Winning time finale review

In episodes nine and 10 of "Winning Time," Magic Johnson (Quincy Isaiah), center, leads the Lakers to success in the NBA Finals, Jerry Buss (John C. Reilly), left, must decide on a coach and Jerry West's (Jason Clarke) story seemingly comes to an end.

As “Winning Time” progressed, the focus shifted from a stylish blend of business and pleasure to a meaningful, heartfelt tale of a Lakers legacy just begun. 

In episode nine, Jerry Buss (John C. Reilly) is torn between bringing back old coach Jack McKinney (Tracy Letts) after his recovery or letting Paul Westhead (Jason Segel) and Pat Riley (Adrien Brody) finish out the season. Jerry also balances taking care of his mother (Sally Fields), who he refuses to admit is dying. Meanwhile, the Lakers cruise through the playoffs to the finals as the top seed, with their only problem being forward Spencer Haywood (Wood Harris). The episode ends with the Lakers voting Spencer off the team for his extended drug use, which had just recently come to light, then he put a hit on the team. This part of the show, surprisingly enough, is true and actually happened. 

Episode 10 picks up quickly, flashing through the finals to the fifth game in which Kareem Abdul-Jabbar (Solomon Hughes) injures his ankle, but he toughs it out, dominates through the end of the game and puts them up three games to two. Magic Johnson (Quincy Isaiah) must step up with the captain out and push his team to a championship by playing center instead of guard. This meant that he had to play defense against the 76ers' 7-foot centers, play in the post instead of on the perimeter and carry more of an offensive load as well.

The story of the 1980s Lakers finally shines through the artistic craftsmanship and myriad of subplots that made the team itself seem less important. In these two episodes, we see Kareem, Magic, the rest of the players, Paul and Pat all work through issues as a unit. This synergy comes better late than never, but the show’s creative team never really dove into what actually made this Lakers roster so special — that is, until these last two installments.

Magic and Kareem look like the dynamic duo that dominated the ’80s both on and off the court. Kareem finally gives Magic some hard-earned respect, and Magic repays him with an ultimate performance in game six of the NBA Finals. The chemistry between the two up-and-coming actors only gets better as the series progresses, and now, in these final episodes, they actually seem to care for each other as more than just teammates. This companionship is needed in a series with mostly individuals working toward their own agendas — a factor that seems odd in a show about a team sport but somehow isn’t detrimental to the quality of “Winning Time.”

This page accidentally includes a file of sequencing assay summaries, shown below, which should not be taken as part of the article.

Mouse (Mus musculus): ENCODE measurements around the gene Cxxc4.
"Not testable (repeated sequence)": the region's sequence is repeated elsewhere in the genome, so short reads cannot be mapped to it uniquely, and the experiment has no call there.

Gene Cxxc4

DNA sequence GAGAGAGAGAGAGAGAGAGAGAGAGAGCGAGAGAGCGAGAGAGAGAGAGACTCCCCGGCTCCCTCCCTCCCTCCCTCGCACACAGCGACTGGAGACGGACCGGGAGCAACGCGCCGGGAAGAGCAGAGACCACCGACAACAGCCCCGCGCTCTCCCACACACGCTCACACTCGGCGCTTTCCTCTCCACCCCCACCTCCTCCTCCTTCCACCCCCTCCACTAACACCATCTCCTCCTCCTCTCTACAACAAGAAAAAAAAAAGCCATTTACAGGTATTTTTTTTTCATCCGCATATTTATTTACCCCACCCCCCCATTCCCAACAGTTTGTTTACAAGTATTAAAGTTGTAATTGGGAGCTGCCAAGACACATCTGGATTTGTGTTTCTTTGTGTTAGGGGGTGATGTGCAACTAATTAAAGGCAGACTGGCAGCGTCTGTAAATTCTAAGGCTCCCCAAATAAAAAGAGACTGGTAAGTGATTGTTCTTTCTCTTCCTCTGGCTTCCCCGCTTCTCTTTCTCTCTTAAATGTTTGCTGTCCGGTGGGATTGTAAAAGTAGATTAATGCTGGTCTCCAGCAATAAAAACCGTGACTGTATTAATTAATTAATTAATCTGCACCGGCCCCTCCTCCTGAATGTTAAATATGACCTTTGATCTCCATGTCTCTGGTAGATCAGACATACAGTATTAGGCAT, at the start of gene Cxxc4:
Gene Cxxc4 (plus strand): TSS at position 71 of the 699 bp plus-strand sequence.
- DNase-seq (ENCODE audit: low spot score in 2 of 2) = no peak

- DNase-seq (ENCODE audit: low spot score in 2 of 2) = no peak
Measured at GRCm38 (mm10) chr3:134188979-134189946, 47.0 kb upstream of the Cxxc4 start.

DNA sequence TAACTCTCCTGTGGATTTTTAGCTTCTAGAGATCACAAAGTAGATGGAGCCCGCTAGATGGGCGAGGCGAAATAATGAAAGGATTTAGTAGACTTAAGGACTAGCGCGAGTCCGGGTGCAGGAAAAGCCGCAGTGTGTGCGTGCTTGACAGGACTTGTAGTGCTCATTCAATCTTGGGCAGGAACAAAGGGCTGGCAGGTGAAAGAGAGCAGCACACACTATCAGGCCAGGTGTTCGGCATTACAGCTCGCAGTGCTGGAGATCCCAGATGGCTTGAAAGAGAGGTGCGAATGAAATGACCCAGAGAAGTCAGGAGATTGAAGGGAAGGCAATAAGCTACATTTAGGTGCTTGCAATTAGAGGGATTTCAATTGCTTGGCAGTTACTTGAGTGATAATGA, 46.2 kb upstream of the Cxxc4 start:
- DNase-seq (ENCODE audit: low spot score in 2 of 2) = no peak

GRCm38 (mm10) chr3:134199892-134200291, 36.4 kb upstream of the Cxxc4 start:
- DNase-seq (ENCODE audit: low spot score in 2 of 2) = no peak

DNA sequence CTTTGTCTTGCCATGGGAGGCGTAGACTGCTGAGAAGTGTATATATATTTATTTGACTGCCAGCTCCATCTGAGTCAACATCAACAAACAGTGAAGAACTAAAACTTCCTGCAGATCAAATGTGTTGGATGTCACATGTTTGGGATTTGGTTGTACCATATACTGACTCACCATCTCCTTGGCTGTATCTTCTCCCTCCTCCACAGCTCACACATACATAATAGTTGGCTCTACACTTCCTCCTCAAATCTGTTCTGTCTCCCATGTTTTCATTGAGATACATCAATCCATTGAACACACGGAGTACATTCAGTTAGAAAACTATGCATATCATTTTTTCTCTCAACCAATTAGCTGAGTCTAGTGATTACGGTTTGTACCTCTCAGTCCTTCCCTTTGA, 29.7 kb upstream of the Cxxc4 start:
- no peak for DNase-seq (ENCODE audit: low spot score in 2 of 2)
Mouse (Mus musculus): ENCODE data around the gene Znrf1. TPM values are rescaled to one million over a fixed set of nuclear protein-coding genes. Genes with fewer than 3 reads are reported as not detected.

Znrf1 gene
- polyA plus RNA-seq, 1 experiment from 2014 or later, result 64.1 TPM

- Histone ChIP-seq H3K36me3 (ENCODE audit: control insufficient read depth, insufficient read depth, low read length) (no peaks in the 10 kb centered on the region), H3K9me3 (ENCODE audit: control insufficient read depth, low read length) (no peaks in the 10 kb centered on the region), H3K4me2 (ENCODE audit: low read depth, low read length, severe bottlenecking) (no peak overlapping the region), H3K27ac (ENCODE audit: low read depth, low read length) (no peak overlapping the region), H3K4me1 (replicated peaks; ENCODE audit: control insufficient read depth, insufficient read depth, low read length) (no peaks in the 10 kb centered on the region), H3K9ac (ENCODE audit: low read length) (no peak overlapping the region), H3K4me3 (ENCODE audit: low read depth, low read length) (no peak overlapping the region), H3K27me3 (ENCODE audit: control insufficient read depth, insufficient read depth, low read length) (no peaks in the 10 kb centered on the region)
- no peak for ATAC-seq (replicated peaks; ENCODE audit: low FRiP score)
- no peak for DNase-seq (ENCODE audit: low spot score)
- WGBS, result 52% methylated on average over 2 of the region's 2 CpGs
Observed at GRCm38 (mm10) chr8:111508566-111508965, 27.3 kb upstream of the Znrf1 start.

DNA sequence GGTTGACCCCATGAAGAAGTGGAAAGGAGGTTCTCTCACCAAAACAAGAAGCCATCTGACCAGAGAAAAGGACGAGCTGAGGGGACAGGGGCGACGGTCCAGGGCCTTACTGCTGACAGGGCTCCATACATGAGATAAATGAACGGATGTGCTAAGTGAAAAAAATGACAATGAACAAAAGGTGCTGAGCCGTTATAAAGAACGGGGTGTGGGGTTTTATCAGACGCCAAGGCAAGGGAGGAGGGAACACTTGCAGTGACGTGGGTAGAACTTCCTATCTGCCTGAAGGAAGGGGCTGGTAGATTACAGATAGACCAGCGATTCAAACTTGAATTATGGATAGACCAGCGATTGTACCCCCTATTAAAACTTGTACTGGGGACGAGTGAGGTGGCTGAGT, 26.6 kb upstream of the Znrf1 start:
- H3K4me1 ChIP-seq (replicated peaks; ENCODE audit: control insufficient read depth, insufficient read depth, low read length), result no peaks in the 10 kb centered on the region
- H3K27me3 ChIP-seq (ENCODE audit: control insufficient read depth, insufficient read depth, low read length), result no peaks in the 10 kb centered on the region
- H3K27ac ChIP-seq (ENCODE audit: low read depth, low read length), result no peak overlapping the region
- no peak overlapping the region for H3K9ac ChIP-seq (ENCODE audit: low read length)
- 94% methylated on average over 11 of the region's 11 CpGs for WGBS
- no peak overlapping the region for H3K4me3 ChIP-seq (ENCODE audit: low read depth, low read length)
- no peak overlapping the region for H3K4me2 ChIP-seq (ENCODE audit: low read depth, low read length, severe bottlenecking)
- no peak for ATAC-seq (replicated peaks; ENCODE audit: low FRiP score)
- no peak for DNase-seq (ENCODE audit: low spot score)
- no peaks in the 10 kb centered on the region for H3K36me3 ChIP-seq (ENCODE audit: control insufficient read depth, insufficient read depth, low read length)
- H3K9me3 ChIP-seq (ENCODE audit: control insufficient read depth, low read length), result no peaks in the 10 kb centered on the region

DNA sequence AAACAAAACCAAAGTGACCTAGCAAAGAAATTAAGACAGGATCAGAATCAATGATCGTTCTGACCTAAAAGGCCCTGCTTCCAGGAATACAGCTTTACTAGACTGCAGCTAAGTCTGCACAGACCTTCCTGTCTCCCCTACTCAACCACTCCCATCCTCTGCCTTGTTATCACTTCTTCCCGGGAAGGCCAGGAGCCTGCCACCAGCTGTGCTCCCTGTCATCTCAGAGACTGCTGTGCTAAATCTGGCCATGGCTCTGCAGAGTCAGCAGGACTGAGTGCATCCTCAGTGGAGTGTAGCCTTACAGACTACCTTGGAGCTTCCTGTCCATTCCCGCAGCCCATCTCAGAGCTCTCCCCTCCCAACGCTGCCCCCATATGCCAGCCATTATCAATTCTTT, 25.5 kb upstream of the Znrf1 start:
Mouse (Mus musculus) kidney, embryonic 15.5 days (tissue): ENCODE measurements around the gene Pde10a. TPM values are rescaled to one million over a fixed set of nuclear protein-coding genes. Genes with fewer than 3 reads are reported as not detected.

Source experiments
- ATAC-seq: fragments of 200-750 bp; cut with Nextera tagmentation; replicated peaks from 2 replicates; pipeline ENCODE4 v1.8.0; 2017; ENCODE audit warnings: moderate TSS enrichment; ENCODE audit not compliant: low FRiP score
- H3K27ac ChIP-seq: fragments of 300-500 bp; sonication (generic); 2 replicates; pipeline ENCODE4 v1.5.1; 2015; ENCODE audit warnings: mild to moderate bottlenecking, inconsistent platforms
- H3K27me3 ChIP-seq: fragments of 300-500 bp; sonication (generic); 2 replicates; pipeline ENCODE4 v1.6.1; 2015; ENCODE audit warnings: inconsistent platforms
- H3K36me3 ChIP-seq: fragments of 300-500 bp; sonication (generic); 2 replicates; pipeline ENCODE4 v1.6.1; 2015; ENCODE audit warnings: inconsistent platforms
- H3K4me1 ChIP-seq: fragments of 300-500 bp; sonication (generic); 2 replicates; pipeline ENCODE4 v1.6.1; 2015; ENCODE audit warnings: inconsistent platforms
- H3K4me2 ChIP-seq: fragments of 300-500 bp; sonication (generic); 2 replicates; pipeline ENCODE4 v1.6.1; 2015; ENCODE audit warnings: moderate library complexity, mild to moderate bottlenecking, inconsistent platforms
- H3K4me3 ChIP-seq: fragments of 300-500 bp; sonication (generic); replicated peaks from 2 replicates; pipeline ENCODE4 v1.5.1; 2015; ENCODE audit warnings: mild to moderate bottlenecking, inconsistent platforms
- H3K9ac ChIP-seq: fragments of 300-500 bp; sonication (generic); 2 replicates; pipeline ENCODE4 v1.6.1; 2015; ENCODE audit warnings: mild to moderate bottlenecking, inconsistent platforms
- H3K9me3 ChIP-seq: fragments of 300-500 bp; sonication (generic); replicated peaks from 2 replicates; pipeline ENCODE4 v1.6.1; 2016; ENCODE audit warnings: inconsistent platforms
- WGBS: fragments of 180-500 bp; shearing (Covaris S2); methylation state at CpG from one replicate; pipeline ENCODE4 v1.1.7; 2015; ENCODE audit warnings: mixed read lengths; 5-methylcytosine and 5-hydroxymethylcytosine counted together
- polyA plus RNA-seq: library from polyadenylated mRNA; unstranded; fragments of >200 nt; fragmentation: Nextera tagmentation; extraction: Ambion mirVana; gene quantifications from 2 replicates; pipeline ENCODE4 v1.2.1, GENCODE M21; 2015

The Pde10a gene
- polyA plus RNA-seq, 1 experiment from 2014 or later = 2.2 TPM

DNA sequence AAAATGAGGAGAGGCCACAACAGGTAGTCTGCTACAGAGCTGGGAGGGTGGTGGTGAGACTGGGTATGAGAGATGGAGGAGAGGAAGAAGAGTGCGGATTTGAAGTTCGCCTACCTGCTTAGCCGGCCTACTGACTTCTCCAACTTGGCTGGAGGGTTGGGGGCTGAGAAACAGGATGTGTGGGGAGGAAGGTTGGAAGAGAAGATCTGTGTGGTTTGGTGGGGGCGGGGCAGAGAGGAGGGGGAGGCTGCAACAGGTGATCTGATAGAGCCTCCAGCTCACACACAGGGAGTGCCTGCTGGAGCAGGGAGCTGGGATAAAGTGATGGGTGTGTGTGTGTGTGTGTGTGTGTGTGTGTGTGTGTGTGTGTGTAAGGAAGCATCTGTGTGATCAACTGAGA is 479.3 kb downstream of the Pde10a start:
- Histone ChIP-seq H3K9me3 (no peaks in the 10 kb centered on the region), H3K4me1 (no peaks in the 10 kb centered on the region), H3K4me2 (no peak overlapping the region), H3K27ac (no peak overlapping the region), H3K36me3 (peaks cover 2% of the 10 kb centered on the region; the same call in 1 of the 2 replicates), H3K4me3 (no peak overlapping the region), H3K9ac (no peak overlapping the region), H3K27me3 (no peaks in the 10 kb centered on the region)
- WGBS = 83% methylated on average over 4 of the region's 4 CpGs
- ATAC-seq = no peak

This ending isn’t as dramatized as the rest of the show — it doesn’t have to be. The Lakers actually did have a perfect ending to their historic, revolutionary season, and Magic really did put the whole team on his shoulders in game six. However, it’s hard to say whether Jerry West’s (Jason Clarke) sideline antics and general involvement down the stretch isn’t fictionalized. West has a big role in the end of season one, but his own story seemed finished far before the end. It’ll be interesting to see whether he has anything left for season two, as HBO renewed the show in April.

Finally, after nine episodes of keeping the action away from the hardwood, episode 10 bursts into color with over 20 minutes of on-court screentime. While it’s been chiefly quick cuts and montages of the basketball action, this time it’s a full game in a back-and-forth action scene that exceeds the wildest expectations for how basketball can be portrayed on camera. The production quality is dazzling and the pace is excellent. If the show was saving up for a giant, wonderful, true basketball moment, it got it, and more, in this final showdown. 

After the Lakers win the championship, the rest of the show is spent resolving conflicts quickly and efficiently and gearing up for the next round. Spencer Haywood doesn’t end up attempting to kill the whole team, Magic gets Finals MVP but credits Kareem. Meanwhile, Jerry Buss winks into the camera as he walks off into the sunset for the first time but not the last. 

Though there were some ups and downs, “Winning Time” delivered consistent quality entertainment and stylistic achievement. The story of the Lakers isn’t over, and hopefully, HBO will deliver a second season that lives up to the hype. 

Contact Jack Calabrese at calabrjl@dukes.jmu.edu. For more on the culture, arts and lifestyle of the JMU and Harrisonburg communities, follow the culture desk on Twitter and Instagram @Breeze_Culture.